Throughout the dispute process, AFCA may require a party to a dispute to provide any information that has been deemed necessary to understand all of the facts of the dispute. The party requested to provide information must comply within the specified time frame. In some circumstances, AFCA may require a party to attend an interview, request the Licensee investigate the dispute further or have an independent expert review the dispute and report back to AFCA on any matter pertaining to the dispute.
Throughout the EDR process, AFCA may allow/require another party to be joined to the dispute proceedings. After giving the parties to a dispute an opportunity to make submissions and provide information about matters in the dispute, AFCA will make a preliminary assessment. The preliminary assessment will be in writing and provided to all parties. AFCA’s recommendation will outline the action/s or monetary compensation arrangements the Licensee or the applicant will have to undertake. If both parties to the dispute accept the preliminary assessment within thirty (30) days (or seven (7) days for fast tracked disputes) of it being received, the dispute will be resolved on the basis of the preliminary assessment.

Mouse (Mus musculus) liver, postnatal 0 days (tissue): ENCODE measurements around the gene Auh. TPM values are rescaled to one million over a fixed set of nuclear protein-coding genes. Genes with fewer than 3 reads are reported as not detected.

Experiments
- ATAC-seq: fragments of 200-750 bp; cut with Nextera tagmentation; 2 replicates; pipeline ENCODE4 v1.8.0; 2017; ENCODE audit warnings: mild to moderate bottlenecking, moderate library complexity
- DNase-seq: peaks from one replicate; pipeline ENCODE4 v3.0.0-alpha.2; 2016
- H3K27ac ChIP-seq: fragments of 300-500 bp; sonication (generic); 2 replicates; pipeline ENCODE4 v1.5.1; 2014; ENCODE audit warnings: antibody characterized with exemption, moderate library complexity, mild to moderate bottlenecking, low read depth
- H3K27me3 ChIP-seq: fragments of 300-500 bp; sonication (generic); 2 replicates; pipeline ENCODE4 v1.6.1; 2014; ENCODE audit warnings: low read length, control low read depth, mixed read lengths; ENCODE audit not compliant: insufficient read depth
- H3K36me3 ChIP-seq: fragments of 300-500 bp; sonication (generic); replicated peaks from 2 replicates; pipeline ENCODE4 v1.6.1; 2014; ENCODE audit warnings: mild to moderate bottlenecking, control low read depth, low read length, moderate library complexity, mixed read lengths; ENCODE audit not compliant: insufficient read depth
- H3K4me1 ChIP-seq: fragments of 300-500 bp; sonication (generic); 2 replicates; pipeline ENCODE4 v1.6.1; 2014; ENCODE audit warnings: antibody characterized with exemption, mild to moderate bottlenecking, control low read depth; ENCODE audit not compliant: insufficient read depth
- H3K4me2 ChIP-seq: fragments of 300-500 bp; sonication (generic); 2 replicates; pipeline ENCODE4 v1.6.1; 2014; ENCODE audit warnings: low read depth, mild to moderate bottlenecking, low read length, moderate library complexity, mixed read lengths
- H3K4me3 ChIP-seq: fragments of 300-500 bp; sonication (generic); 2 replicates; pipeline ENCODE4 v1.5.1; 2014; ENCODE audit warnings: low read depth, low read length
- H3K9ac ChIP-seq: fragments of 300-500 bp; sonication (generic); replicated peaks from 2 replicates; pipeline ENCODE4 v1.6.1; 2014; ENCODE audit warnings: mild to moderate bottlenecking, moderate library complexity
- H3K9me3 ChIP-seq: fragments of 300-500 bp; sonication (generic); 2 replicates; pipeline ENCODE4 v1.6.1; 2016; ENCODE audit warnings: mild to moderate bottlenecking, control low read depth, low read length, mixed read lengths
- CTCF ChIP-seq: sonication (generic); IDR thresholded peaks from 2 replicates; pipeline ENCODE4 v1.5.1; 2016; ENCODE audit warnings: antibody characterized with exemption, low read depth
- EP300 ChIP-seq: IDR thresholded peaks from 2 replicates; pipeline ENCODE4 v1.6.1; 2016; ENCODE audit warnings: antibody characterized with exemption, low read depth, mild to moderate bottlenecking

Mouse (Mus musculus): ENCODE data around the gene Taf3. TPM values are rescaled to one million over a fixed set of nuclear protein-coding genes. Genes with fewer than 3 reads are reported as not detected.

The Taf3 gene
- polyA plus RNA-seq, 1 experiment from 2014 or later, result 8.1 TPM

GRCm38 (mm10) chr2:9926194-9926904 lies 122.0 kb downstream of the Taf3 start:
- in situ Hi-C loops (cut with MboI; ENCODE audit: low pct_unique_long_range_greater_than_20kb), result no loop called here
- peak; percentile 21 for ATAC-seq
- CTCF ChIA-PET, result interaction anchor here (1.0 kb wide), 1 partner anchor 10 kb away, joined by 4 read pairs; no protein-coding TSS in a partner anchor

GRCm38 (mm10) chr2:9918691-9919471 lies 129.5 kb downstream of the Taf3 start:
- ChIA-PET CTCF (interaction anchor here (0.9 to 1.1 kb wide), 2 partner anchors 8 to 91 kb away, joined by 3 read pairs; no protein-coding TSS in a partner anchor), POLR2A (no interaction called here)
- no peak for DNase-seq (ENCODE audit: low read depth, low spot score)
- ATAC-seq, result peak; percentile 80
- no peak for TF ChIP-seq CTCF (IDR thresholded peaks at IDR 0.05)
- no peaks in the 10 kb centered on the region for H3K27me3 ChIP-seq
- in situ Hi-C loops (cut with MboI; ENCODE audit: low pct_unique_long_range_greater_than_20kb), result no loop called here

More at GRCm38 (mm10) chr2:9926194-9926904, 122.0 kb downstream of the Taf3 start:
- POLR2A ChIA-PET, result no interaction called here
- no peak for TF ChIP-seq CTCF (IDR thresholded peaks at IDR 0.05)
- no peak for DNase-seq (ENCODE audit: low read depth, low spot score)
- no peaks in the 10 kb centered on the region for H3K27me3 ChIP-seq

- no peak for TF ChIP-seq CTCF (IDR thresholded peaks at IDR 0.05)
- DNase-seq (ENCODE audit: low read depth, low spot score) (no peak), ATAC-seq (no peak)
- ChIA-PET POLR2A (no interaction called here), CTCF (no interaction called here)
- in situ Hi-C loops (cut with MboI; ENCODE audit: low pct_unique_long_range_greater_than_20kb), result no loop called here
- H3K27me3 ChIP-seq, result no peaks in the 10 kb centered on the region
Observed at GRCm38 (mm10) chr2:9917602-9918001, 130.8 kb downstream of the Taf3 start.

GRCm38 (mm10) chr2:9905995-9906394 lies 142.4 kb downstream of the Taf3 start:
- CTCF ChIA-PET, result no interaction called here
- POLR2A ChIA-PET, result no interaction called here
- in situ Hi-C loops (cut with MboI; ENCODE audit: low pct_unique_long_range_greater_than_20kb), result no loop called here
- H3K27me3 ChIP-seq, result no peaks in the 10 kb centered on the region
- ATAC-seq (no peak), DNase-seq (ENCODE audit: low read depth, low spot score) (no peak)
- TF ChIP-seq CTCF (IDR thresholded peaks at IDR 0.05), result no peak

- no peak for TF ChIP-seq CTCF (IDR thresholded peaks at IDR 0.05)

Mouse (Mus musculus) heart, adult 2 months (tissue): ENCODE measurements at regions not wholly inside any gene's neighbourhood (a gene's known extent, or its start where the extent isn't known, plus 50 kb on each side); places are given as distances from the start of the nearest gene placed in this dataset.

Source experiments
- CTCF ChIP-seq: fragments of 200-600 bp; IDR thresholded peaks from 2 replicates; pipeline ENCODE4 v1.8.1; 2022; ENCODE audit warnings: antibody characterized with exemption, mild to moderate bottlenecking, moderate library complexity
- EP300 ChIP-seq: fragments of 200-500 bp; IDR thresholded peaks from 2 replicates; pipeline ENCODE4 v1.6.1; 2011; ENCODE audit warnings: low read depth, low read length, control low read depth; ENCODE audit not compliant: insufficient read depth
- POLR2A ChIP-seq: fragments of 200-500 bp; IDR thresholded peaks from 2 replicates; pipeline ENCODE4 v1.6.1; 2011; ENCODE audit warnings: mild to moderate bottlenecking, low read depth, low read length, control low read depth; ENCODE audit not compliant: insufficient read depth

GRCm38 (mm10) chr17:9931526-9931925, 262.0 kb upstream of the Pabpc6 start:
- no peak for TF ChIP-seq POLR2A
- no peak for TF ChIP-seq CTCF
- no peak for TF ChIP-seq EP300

However, if either party does not accept the preliminary assessment the matter is referred to AFCA’s panel or an ombudsman for a decision. Before the determination is made, both parties will again be given an opportunity to make submissions and provide any further information, in response to the preliminary assessment. A determination is final, and the applicant can either accept or reject the determination reached by AFCA. If the applicant accepts the determination it becomes binding on both parties, however if the applicant rejects the determination it is not binding on the Licensee and the applicant can look to other means for dispute resolution i.e. court action. The Licensee can neither accept nor reject the determination. Where the Licensee does not comply with the determination, AFCA is required to report this to ASIC.